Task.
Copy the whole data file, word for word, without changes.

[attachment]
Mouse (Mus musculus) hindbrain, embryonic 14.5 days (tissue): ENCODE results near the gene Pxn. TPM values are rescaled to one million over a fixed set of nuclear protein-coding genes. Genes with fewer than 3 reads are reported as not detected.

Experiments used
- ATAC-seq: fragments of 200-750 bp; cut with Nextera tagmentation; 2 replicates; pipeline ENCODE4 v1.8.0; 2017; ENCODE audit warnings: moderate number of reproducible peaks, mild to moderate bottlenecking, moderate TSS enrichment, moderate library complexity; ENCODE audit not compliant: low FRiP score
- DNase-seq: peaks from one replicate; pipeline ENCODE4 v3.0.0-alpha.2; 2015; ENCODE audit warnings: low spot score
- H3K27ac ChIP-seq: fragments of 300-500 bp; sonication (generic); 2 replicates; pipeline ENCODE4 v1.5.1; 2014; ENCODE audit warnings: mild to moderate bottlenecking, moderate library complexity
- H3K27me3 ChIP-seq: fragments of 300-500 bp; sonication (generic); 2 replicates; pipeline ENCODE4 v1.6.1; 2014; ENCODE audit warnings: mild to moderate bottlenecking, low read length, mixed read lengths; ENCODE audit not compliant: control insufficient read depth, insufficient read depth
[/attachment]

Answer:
Mouse (Mus musculus) hindbrain, embryonic 14.5 days (tissue): ENCODE results near the gene Pxn. TPM values are rescaled to one million over a fixed set of nuclear protein-coding genes. Genes with fewer than 3 reads are reported as not detected.

Experiments used
- ATAC-seq: fragments of 200-750 bp; cut with Nextera tagmentation; 2 replicates; pipeline ENCODE4 v1.8.0; 2017; ENCODE audit warnings: moderate number of reproducible peaks, mild to moderate bottlenecking, moderate TSS enrichment, moderate library complexity; ENCODE audit not compliant: low FRiP score
- DNase-seq: peaks from one replicate; pipeline ENCODE4 v3.0.0-alpha.2; 2015; ENCODE audit warnings: low spot score
- H3K27ac ChIP-seq: fragments of 300-500 bp; sonication (generic); 2 replicates; pipeline ENCODE4 v1.5.1; 2014; ENCODE audit warnings: mild to moderate bottlenecking, moderate library complexity
- H3K27me3 ChIP-seq: fragments of 300-500 bp; sonication (generic); 2 replicates; pipeline ENCODE4 v1.6.1; 2014; ENCODE audit warnings: mild to moderate bottlenecking, low read length, mixed read lengths; ENCODE audit not compliant: control insufficient read depth, insufficient read depth